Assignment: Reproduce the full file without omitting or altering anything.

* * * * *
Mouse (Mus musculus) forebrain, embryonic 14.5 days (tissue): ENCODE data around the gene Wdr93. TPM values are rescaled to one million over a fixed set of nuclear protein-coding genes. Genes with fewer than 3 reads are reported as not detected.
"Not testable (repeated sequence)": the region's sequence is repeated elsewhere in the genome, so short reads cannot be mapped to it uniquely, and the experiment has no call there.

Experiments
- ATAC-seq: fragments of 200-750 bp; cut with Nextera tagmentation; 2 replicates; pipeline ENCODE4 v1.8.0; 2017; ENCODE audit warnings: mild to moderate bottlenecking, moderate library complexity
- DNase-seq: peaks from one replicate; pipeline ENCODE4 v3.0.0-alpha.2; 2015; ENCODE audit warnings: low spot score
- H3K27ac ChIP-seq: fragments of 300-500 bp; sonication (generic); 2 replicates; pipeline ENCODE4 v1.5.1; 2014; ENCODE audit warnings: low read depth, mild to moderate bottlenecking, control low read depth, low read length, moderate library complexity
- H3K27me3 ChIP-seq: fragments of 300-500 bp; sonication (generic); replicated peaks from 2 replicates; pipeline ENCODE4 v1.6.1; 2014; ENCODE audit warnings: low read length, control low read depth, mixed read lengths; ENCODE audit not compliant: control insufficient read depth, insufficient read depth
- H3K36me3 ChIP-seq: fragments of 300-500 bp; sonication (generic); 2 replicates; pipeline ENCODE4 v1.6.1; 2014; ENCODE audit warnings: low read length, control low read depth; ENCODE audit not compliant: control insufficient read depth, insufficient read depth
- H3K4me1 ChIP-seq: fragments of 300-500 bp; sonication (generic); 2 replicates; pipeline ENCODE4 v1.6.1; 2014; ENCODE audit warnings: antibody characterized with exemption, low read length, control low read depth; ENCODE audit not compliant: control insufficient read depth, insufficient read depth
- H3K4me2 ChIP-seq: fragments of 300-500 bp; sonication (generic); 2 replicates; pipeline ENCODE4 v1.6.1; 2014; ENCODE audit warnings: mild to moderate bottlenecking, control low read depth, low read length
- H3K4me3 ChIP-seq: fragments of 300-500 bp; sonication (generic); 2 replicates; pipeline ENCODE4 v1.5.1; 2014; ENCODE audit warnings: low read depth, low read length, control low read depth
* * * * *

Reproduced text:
Mouse (Mus musculus) forebrain, embryonic 14.5 days (tissue): ENCODE data around the gene Wdr93. TPM values are rescaled to one million over a fixed set of nuclear protein-coding genes. Genes with fewer than 3 reads are reported as not detected.
"Not testable (repeated sequence)": the region's sequence is repeated elsewhere in the genome, so short reads cannot be mapped to it uniquely, and the experiment has no call there.

Experiments
- ATAC-seq: fragments of 200-750 bp; cut with Nextera tagmentation; 2 replicates; pipeline ENCODE4 v1.8.0; 2017; ENCODE audit warnings: mild to moderate bottlenecking, moderate library complexity
- DNase-seq: peaks from one replicate; pipeline ENCODE4 v3.0.0-alpha.2; 2015; ENCODE audit warnings: low spot score
- H3K27ac ChIP-seq: fragments of 300-500 bp; sonication (generic); 2 replicates; pipeline ENCODE4 v1.5.1; 2014; ENCODE audit warnings: low read depth, mild to moderate bottlenecking, control low read depth, low read length, moderate library complexity
- H3K27me3 ChIP-seq: fragments of 300-500 bp; sonication (generic); replicated peaks from 2 replicates; pipeline ENCODE4 v1.6.1; 2014; ENCODE audit warnings: low read length, control low read depth, mixed read lengths; ENCODE audit not compliant: control insufficient read depth, insufficient read depth
- H3K36me3 ChIP-seq: fragments of 300-500 bp; sonication (generic); 2 replicates; pipeline ENCODE4 v1.6.1; 2014; ENCODE audit warnings: low read length, control low read depth; ENCODE audit not compliant: control insufficient read depth, insufficient read depth
- H3K4me1 ChIP-seq: fragments of 300-500 bp; sonication (generic); 2 replicates; pipeline ENCODE4 v1.6.1; 2014; ENCODE audit warnings: antibody characterized with exemption, low read length, control low read depth; ENCODE audit not compliant: control insufficient read depth, insufficient read depth
- H3K4me2 ChIP-seq: fragments of 300-500 bp; sonication (generic); 2 replicates; pipeline ENCODE4 v1.6.1; 2014; ENCODE audit warnings: mild to moderate bottlenecking, control low read depth, low read length
- H3K4me3 ChIP-seq: fragments of 300-500 bp; sonication (generic); 2 replicates; pipeline ENCODE4 v1.5.1; 2014; ENCODE audit warnings: low read depth, low read length, control low read depth